Root Now Available For Chrome OS Android Subsystem

Chromebooks with Android apps can be rooted now thanks to the aroc project recently posted to GitHub by developer nolirium. On the surface, rooting a Chrome OS device may seem mostly pointless since it runs as a subsystem underneath the browser-based operating system. That eliminates quite a few of the reasons many users choose to root a piece of hardware in the first place. Customizing the U.I. of the system using a ROM isn't necessarily going to accomplish much. However, there are still quite a few useful Android-specific changes that can be made with root access that wouldn't be easily done without it. For starters, users gain access to root-specific applications and while not every app works in Chrome OS, that could make it easier to save space by moving applications to an SD card or gaining access to the full Android file system. There are also a few more practical uses such as accessing deeper keyboard layout customizations. That's helpful in countries where a non-U.S. keyboard is more familiar but where some applications use the U.S. layout.

Getting started is easy enough; users need to ensure their Chromebook is running in developer mode and has at least 2GB of space available for a relatively large file download. Developer mode is accessible in the settings menu, hidden under the gear icon on the right-hand side of the app shelf. From there, tapping the three dash hamburger icon at the top and then navigating to "About Chrome OS" will allow users to switch channels under the "Detailed build information" section. Then, the rootfs verification checker needs to be disabled to prevent the system from blocking the root process. Nolirium's guide provides two easy ways to accomplish that. From there, the files to update can be either downloaded in advance for offline installation or installed directly via a few relatively straightforward terminal scripts. There's also a single shell command which will go through each script automatically to save time.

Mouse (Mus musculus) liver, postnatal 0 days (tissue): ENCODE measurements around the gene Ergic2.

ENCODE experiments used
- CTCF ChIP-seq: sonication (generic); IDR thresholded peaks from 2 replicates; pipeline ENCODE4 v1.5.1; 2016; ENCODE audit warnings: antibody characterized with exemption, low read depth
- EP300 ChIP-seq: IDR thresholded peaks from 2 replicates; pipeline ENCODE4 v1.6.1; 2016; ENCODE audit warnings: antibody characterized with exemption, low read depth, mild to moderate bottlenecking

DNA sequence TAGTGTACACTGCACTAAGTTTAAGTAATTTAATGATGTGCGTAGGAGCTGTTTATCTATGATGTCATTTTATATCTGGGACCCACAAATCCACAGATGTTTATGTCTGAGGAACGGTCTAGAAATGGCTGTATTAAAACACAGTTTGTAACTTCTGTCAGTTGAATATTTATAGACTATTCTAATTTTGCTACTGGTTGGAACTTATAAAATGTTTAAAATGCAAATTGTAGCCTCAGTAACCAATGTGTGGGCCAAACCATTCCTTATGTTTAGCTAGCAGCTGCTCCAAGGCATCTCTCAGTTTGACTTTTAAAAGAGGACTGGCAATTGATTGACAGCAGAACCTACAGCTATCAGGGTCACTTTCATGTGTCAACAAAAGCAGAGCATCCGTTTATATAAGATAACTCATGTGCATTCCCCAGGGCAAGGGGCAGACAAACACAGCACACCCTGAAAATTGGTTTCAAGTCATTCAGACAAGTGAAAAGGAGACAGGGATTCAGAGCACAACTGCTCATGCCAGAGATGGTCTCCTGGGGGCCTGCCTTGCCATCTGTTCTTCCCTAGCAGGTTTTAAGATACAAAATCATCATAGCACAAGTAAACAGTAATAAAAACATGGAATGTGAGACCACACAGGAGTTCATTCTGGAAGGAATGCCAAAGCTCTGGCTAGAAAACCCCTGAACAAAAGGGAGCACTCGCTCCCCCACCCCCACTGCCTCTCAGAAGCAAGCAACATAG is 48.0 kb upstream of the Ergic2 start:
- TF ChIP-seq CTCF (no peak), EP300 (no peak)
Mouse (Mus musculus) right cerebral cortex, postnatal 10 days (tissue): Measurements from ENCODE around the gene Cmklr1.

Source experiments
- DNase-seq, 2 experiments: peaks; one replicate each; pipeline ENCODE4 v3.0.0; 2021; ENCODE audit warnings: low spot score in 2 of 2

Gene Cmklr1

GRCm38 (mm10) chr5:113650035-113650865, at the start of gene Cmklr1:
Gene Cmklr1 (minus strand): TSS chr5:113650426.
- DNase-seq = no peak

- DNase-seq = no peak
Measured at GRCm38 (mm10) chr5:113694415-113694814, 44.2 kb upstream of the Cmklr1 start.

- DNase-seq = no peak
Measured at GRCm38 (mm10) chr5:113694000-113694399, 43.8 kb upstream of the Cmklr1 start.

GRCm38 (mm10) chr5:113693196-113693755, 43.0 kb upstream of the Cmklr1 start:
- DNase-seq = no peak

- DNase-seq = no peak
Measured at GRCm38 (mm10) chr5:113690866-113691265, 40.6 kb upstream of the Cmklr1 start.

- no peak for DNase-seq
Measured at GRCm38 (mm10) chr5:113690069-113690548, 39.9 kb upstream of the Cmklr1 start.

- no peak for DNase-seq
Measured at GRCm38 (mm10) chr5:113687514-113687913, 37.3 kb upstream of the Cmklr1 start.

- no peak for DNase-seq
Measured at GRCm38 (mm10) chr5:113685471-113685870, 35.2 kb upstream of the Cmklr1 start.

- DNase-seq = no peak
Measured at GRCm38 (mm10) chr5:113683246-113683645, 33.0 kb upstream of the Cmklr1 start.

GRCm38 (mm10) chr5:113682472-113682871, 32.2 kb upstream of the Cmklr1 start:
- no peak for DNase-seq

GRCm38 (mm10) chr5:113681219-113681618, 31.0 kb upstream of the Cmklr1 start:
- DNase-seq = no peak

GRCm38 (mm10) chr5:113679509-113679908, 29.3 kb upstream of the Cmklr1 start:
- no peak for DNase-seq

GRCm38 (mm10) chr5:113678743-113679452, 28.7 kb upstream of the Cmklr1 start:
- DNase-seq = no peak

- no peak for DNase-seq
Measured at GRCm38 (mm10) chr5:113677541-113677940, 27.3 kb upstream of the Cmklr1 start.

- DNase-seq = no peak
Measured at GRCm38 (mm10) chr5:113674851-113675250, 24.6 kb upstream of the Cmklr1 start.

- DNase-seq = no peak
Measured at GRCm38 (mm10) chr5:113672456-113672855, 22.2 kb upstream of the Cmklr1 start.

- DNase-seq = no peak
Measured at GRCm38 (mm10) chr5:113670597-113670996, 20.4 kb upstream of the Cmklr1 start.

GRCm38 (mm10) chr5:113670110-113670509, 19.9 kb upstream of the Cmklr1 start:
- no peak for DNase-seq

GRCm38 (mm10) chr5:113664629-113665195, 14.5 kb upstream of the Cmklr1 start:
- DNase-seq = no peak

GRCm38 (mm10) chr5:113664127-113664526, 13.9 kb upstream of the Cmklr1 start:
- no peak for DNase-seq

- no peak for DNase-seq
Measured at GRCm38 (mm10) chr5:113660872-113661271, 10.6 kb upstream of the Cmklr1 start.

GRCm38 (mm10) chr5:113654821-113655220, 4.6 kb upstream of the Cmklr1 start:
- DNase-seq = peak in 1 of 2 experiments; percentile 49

As always, there's no guarantee that everything will work as intended after rooting and some issues are known to exist. The scripts have been tested in Chrome OS versions 54 through 67. So the process should work on most devices running the latest version available as long as Android apps are supported but it really isn't possible to test all devices. Precautionary steps such as creating a backup to be restored in the event that things are broken should be taken since any future OS update could break everything and Chrome OS updates on a very frequent basis. Some non-English fonts are also broken by the root. Some Mods simply aren't supported and that includes one of the more popular ones, Xposed.

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About the Author
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Daniel Golightly

Senior Staff Writer
Daniel has been writing for AndroidHeadlines since 2016. As a Senior Staff Writer for the site, Daniel specializes in reviewing a diverse range of technology products and covering topics related to Chrome OS and Chromebooks. Daniel holds a Bachelor’s Degree in Software Engineering and has a background in Writing and Graphics Design that drives his passion for Android, Google products, the science behind the technology, and the direction it's heading. Contact him at [email protected]
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